Was an employee unfairly dismissed under s.100 (e) ERA when he stayed abroad at the beginning of the pandemic rather than returning to work in the UK?

Was an employee unfairly dismissed under s.100 (e) ERA when he stayed abroad at the beginning of the pandemic rather than returning to work in the UK?

Yes, held an Employment Tribunal in the recent case of Montanaro v Lansafe Ltd.

The claimant, Mr Montanaro, was an Italian national who worked in the UK for Lansafe. He visited his homeland for a wedding on 9 March 2020, intending to return to the UK on 11 March 2020. The day he arrived, Italy went into lockdown and guidance from Italian authorities was to stay at home. At the same time in the UK, the government had implemented a 14 day isolation period for people returning from Italy.

Lansafe asked Mr Montanaro to fly home to work but he resisted, sending his employer information about why he felt, in the circumstances, he shouldn’t fly back to London. On 11March 2020, Lansafe sent a letter to Mr Montanaro’s London address informing him he had been dismissed for failing to follow company procedure and taking unauthorised leave. Mr Montanaro continued to work for Lansafe’s clients, who were happy for him to work remotely, and only discovered he had been dismissed on 1 April 2020 when Lansafe emailed him his P45.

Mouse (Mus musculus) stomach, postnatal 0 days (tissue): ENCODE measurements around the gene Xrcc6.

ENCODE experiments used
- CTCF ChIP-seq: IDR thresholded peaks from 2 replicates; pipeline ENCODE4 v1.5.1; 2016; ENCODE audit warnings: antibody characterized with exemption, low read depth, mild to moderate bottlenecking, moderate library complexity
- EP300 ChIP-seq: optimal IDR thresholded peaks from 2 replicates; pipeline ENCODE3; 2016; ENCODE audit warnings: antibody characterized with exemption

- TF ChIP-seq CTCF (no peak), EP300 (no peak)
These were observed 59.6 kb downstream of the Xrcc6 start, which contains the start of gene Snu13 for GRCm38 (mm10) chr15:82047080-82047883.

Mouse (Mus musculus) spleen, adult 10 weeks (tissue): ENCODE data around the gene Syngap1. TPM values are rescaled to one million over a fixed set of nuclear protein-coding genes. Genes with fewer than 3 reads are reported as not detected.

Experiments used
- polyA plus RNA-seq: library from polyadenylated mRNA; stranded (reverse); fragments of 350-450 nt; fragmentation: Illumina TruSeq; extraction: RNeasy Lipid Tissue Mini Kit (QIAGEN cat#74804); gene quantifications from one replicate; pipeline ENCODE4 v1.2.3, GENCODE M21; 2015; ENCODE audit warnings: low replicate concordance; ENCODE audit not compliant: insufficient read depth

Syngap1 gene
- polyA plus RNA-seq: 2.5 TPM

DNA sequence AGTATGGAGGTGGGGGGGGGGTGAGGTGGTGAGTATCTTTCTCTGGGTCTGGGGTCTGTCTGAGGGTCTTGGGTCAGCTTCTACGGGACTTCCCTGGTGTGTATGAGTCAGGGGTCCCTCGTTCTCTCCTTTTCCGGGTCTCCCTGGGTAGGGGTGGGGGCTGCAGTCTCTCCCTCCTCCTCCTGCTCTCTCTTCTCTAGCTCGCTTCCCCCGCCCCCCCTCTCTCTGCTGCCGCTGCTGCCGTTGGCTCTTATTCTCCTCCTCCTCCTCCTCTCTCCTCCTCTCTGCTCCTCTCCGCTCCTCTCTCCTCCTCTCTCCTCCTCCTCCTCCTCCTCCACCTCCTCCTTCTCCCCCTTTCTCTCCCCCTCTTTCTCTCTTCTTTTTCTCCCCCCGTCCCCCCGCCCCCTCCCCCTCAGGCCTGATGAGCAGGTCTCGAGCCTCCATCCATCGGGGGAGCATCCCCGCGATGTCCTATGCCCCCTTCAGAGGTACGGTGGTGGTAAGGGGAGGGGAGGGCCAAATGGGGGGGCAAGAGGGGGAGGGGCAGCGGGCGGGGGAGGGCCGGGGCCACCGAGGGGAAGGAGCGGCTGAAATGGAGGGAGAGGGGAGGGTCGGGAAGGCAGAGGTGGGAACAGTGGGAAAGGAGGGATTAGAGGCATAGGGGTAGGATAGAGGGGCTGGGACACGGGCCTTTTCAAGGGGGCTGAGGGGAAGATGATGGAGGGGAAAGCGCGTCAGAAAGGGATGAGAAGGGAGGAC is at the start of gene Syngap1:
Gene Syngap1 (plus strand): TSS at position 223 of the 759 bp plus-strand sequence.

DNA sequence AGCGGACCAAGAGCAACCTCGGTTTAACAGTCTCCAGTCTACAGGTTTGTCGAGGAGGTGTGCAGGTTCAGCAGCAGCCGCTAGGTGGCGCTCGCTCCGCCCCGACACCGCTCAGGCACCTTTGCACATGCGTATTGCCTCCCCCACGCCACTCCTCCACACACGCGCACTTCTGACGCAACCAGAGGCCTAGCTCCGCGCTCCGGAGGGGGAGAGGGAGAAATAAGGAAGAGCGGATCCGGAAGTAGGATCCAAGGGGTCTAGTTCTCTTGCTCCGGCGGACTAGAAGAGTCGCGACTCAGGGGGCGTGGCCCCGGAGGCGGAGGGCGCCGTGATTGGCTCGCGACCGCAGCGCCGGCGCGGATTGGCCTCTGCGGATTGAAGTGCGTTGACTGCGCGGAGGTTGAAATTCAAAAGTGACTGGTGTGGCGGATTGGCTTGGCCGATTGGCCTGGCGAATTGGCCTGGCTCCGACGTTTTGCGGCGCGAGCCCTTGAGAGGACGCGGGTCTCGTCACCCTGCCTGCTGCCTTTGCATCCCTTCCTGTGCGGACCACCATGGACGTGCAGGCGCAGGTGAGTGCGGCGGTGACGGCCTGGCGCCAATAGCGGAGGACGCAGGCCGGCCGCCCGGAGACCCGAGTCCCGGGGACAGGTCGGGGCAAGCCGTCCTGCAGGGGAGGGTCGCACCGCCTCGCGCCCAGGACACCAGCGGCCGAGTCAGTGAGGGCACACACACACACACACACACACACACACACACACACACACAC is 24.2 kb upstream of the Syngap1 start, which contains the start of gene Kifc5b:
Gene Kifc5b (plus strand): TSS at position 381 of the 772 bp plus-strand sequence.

Not having the required length of service to bring an unfair dismissal claim, Mr Montanaro brought an automatic unfair dismissal claim under s.100 (e) ERA. The section states that a dismissal is automatically unfair if the reason for dismissal was that: ‘in circumstances of danger which the employee reasonably believed to be serious and imminent, the employee took or proposed to take appropriate steps to protect themselves or others from the danger’.

The Tribunal found that Mr Montanaro had indeed been unfairly dismissed because there were circumstances of genuine danger as a result of the pandemic and the Claimant reasonably believed this danger was serious and imminent.

This ruling might concern employers but in reality it needn’t. Cases such as these are very fact sensitive. Montanaro can be contrasted with the case of Rogers v Leeds, where an employee refused to return to work “until lockdown eased”, citing his child’s high-risk Covid status. He too was dismissed by his employer as a consequence, but was unsuccessful in his claim for automatic unfair dismissal under s.100 (e). The circumstances of the two cases were markedly different, in that in Montanaro the employee was willing and able to work remotely and was communicative with his employers throughout. The opposite was the case in Rogers. In Rogers, the claimant broke Covid regulations by driving his friend to hospital during his self-imposed absence from work. One can imagine the dim view the Employment Tribunal took of this and the impact it had on their assessment of the extent to which he reasonably believed he was in danger.

 The judgment can be found here: https://www.gov.uk/employment-tribunal-decisions/mr-c-montanaro-v-lansafe-ltd-2203148-slash-2020

This blog was written by Jack Dooley, Paralegal at didlaw.